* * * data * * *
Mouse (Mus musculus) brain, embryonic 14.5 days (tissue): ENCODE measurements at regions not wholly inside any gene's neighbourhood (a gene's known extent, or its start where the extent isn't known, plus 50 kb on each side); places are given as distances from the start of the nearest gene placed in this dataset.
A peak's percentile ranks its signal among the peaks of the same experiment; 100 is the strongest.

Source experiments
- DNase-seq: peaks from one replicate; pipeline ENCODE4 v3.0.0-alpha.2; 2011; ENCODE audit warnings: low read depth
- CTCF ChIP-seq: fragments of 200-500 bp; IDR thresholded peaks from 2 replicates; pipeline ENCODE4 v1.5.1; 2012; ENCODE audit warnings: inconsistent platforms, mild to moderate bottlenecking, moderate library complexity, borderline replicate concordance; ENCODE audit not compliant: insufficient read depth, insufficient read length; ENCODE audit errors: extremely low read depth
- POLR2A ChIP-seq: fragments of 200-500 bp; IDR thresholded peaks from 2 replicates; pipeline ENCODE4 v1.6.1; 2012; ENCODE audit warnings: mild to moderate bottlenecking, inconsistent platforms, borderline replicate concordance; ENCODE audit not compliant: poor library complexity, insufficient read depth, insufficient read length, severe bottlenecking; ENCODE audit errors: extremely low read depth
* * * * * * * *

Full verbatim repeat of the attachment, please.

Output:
Mouse (Mus musculus) brain, embryonic 14.5 days (tissue): ENCODE measurements at regions not wholly inside any gene's neighbourhood (a gene's known extent, or its start where the extent isn't known, plus 50 kb on each side); places are given as distances from the start of the nearest gene placed in this dataset.
A peak's percentile ranks its signal among the peaks of the same experiment; 100 is the strongest.

Source experiments
- DNase-seq: peaks from one replicate; pipeline ENCODE4 v3.0.0-alpha.2; 2011; ENCODE audit warnings: low read depth
- CTCF ChIP-seq: fragments of 200-500 bp; IDR thresholded peaks from 2 replicates; pipeline ENCODE4 v1.5.1; 2012; ENCODE audit warnings: inconsistent platforms, mild to moderate bottlenecking, moderate library complexity, borderline replicate concordance; ENCODE audit not compliant: insufficient read depth, insufficient read length; ENCODE audit errors: extremely low read depth
- POLR2A ChIP-seq: fragments of 200-500 bp; IDR thresholded peaks from 2 replicates; pipeline ENCODE4 v1.6.1; 2012; ENCODE audit warnings: mild to moderate bottlenecking, inconsistent platforms, borderline replicate concordance; ENCODE audit not compliant: poor library complexity, insufficient read depth, insufficient read length, severe bottlenecking; ENCODE audit errors: extremely low read depth